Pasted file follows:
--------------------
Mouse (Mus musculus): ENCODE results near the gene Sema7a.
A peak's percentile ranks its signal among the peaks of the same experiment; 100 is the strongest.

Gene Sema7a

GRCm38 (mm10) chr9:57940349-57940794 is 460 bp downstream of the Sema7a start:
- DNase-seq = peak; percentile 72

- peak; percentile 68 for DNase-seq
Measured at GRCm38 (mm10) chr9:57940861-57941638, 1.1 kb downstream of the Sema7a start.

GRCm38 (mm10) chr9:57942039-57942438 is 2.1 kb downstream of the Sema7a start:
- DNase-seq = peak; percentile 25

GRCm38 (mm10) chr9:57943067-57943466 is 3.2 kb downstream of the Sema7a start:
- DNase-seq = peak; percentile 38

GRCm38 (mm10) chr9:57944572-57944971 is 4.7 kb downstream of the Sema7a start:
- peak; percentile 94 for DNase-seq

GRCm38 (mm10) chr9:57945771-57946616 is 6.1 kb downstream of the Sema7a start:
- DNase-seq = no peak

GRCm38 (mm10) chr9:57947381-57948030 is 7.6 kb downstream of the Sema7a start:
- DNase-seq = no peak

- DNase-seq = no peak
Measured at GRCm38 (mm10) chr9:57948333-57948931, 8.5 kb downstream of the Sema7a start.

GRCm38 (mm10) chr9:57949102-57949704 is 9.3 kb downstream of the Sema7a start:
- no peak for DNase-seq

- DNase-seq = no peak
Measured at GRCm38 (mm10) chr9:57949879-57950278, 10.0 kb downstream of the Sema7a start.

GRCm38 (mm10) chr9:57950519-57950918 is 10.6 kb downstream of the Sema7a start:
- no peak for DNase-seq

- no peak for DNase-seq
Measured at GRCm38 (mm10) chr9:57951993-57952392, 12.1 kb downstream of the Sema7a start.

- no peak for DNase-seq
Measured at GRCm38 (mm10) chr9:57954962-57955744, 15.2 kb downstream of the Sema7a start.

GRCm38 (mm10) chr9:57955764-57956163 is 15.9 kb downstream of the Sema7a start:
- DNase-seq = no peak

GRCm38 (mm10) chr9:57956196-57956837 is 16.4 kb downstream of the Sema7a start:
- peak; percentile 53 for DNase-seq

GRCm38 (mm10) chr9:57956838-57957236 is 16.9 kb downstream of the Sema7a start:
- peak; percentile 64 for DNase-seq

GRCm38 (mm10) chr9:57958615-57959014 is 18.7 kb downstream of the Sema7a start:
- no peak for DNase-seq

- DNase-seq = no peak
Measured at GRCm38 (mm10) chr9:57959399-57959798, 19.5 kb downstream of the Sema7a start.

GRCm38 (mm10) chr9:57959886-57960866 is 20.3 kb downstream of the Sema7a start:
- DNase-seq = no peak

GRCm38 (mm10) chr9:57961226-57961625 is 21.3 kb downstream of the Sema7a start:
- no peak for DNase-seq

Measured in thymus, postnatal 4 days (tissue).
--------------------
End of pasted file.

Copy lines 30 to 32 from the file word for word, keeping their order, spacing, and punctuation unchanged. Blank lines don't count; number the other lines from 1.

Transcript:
GRCm38 (mm10) chr9:57955764-57956163 is 15.9 kb downstream of the Sema7a start:
- DNase-seq = no peak

GRCm38 (mm10) chr9:57956196-57956837 is 16.4 kb downstream of the Sema7a start: